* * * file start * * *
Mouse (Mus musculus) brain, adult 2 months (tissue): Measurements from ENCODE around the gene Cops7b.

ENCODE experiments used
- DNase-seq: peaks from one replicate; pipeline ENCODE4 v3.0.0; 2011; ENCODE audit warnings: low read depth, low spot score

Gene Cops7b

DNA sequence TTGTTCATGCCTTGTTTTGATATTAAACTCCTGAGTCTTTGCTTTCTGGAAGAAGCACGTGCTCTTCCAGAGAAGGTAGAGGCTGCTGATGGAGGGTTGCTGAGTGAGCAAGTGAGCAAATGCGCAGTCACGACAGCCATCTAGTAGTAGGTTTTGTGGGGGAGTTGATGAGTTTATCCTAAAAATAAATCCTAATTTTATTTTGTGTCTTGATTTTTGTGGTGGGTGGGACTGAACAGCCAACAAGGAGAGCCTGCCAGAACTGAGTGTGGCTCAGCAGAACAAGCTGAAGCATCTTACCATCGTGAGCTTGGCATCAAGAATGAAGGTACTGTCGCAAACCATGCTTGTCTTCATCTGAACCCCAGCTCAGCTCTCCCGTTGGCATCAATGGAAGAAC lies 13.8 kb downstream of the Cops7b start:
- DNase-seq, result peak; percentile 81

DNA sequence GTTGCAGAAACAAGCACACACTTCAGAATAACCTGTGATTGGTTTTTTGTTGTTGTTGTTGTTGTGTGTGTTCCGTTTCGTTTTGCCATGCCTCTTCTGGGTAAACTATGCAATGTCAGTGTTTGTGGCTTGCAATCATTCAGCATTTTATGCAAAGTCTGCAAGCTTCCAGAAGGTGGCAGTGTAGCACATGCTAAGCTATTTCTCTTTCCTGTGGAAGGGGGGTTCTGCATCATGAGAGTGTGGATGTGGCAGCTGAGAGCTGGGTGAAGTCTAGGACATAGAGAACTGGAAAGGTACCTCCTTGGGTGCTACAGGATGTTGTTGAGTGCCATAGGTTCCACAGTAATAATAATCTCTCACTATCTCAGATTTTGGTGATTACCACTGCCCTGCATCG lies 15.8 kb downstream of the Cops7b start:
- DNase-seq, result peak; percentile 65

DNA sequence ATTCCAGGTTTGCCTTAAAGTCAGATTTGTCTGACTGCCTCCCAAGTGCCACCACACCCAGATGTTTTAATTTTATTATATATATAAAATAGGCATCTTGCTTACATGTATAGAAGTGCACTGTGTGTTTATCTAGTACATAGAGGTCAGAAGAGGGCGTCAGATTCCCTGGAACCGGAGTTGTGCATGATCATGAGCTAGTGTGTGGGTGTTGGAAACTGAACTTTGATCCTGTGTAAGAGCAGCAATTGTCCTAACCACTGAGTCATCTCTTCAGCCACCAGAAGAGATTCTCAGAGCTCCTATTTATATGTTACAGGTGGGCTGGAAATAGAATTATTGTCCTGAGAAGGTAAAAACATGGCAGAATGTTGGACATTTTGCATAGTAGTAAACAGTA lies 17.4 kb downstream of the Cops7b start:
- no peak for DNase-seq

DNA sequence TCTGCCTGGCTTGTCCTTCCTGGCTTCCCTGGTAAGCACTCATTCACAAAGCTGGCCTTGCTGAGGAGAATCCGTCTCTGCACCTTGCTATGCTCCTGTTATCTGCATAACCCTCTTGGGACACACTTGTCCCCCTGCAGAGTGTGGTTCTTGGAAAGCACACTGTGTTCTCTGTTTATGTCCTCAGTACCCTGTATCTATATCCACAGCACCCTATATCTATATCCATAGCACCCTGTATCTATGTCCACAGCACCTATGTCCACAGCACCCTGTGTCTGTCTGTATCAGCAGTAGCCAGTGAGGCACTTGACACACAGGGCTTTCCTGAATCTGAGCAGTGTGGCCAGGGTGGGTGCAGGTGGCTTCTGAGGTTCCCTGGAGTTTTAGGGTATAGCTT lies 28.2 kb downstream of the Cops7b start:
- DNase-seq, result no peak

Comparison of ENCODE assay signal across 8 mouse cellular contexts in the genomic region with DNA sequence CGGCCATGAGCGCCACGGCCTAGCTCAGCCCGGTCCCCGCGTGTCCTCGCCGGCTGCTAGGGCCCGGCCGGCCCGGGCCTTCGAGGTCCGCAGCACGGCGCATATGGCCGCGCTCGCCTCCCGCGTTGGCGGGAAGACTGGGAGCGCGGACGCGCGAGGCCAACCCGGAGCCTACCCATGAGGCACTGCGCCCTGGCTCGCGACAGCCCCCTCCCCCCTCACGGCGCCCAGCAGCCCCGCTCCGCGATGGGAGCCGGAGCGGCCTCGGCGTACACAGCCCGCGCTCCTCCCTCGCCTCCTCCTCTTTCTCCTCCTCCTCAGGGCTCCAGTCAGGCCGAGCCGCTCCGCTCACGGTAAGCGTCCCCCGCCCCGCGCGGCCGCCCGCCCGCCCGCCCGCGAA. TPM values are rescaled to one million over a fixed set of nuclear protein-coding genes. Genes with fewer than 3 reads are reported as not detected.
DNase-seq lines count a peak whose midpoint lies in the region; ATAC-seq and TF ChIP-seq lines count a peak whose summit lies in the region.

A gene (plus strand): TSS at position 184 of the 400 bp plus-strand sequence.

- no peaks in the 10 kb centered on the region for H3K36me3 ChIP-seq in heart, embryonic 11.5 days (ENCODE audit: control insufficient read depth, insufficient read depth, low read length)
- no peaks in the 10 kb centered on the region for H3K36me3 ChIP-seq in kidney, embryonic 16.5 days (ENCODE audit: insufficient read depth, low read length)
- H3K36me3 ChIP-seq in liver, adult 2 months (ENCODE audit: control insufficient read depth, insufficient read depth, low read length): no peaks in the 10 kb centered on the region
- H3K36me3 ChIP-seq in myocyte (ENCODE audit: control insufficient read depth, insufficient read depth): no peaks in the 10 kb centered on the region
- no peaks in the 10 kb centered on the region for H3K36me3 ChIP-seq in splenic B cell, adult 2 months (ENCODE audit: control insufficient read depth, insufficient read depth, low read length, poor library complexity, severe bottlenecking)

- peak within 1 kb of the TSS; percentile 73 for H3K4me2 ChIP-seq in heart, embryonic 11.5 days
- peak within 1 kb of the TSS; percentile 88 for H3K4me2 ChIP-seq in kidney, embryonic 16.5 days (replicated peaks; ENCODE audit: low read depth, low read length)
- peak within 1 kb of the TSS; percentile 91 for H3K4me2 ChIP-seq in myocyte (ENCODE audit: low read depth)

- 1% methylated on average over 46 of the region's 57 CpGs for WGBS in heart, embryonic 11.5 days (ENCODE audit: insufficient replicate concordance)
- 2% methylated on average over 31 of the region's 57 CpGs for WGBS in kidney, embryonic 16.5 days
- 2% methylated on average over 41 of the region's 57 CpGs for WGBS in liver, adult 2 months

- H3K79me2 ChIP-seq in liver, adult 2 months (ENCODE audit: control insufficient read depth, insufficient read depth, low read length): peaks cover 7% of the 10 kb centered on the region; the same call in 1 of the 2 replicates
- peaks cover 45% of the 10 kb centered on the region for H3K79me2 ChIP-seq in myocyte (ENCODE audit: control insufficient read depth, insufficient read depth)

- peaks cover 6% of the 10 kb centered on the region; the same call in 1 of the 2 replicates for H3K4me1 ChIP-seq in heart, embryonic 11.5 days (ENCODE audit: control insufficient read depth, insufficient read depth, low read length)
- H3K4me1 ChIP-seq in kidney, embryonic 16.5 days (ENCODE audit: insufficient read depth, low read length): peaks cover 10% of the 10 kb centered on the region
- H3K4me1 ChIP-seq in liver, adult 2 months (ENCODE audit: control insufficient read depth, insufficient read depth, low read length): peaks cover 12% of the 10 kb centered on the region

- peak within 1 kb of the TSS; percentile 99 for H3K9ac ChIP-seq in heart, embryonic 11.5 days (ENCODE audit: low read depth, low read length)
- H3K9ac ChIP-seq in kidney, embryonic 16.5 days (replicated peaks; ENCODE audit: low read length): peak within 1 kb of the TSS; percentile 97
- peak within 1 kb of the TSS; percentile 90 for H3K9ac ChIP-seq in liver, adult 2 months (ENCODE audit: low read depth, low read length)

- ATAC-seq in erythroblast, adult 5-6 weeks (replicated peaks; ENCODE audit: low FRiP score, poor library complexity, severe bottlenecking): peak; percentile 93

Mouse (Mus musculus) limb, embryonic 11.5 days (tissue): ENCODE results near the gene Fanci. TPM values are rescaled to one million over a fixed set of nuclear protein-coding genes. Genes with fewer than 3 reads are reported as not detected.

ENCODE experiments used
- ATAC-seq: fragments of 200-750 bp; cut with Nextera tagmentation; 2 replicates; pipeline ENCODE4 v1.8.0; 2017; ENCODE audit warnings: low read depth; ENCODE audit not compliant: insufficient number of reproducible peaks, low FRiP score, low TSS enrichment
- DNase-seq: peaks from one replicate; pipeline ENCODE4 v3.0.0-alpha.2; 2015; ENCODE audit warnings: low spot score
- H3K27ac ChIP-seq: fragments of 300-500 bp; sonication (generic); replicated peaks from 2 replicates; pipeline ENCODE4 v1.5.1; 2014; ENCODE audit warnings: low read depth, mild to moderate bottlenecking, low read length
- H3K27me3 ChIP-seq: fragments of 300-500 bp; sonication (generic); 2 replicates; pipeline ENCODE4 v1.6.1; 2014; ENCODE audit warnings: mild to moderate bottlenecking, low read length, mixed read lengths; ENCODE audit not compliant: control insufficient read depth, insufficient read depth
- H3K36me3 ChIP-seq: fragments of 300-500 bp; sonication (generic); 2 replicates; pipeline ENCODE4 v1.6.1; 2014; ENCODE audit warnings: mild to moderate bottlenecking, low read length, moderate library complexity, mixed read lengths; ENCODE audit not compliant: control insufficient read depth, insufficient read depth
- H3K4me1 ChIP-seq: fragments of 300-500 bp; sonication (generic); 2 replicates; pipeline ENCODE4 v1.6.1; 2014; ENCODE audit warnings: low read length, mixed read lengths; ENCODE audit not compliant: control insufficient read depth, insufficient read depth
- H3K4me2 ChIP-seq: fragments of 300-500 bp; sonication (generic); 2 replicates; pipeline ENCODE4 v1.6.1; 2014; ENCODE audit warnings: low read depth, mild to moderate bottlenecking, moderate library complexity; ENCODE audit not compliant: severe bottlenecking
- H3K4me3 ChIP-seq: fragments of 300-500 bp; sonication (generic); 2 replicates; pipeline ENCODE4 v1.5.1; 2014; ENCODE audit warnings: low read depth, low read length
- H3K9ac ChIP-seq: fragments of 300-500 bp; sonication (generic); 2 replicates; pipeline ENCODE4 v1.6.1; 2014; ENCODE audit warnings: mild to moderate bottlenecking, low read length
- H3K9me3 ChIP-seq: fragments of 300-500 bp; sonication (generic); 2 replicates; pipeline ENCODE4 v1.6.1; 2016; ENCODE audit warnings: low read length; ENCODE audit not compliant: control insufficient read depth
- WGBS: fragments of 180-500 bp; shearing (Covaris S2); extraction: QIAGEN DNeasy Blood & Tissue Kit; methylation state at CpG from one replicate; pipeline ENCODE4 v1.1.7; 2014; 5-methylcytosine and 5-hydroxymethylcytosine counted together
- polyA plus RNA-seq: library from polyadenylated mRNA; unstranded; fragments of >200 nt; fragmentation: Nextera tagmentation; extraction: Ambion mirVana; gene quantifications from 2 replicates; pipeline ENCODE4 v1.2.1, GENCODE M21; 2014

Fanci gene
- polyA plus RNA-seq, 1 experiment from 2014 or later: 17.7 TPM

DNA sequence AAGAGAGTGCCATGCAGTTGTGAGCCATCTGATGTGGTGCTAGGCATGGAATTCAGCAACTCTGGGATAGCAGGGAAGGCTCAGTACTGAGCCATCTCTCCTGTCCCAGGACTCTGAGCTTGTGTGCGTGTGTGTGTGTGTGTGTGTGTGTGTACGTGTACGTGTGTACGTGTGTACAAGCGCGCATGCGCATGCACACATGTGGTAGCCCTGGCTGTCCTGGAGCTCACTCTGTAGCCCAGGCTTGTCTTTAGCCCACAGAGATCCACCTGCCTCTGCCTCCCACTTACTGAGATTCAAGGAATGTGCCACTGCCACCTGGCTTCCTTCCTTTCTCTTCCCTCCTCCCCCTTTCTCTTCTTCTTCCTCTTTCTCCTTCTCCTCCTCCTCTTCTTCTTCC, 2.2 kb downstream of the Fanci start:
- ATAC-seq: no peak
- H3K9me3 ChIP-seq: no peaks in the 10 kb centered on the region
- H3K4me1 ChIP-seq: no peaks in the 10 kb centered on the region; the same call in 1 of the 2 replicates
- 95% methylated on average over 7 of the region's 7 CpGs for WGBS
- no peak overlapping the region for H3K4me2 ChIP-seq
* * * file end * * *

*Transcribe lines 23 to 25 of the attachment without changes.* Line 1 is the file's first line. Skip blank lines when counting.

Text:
- peak within 1 kb of the TSS; percentile 91 for H3K4me2 ChIP-seq in myocyte (ENCODE audit: low read depth)

- 1% methylated on average over 46 of the region's 57 CpGs for WGBS in heart, embryonic 11.5 days (ENCODE audit: insufficient replicate concordance)
- 2% methylated on average over 31 of the region's 57 CpGs for WGBS in kidney, embryonic 16.5 days